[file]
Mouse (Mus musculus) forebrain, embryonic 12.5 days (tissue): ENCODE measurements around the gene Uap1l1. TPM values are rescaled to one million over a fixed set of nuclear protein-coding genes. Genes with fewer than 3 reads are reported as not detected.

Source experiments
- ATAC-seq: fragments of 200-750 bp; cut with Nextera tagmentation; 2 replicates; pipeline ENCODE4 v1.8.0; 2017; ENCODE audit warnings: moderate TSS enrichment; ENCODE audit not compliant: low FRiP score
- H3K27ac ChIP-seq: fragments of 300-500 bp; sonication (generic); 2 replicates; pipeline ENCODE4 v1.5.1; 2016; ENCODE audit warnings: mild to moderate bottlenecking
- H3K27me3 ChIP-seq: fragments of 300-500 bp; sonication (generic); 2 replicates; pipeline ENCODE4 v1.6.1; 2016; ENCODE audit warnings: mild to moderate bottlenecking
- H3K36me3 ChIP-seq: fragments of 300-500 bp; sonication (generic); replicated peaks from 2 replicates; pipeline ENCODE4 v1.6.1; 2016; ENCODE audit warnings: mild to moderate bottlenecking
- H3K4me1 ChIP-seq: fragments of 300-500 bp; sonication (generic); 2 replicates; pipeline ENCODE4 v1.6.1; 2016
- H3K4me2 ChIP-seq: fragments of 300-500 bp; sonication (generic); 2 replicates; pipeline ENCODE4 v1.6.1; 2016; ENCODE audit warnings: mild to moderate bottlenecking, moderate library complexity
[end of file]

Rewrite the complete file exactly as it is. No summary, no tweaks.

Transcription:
Mouse (Mus musculus) forebrain, embryonic 12.5 days (tissue): ENCODE measurements around the gene Uap1l1. TPM values are rescaled to one million over a fixed set of nuclear protein-coding genes. Genes with fewer than 3 reads are reported as not detected.

Source experiments
- ATAC-seq: fragments of 200-750 bp; cut with Nextera tagmentation; 2 replicates; pipeline ENCODE4 v1.8.0; 2017; ENCODE audit warnings: moderate TSS enrichment; ENCODE audit not compliant: low FRiP score
- H3K27ac ChIP-seq: fragments of 300-500 bp; sonication (generic); 2 replicates; pipeline ENCODE4 v1.5.1; 2016; ENCODE audit warnings: mild to moderate bottlenecking
- H3K27me3 ChIP-seq: fragments of 300-500 bp; sonication (generic); 2 replicates; pipeline ENCODE4 v1.6.1; 2016; ENCODE audit warnings: mild to moderate bottlenecking
- H3K36me3 ChIP-seq: fragments of 300-500 bp; sonication (generic); replicated peaks from 2 replicates; pipeline ENCODE4 v1.6.1; 2016; ENCODE audit warnings: mild to moderate bottlenecking
- H3K4me1 ChIP-seq: fragments of 300-500 bp; sonication (generic); 2 replicates; pipeline ENCODE4 v1.6.1; 2016
- H3K4me2 ChIP-seq: fragments of 300-500 bp; sonication (generic); 2 replicates; pipeline ENCODE4 v1.6.1; 2016; ENCODE audit warnings: mild to moderate bottlenecking, moderate library complexity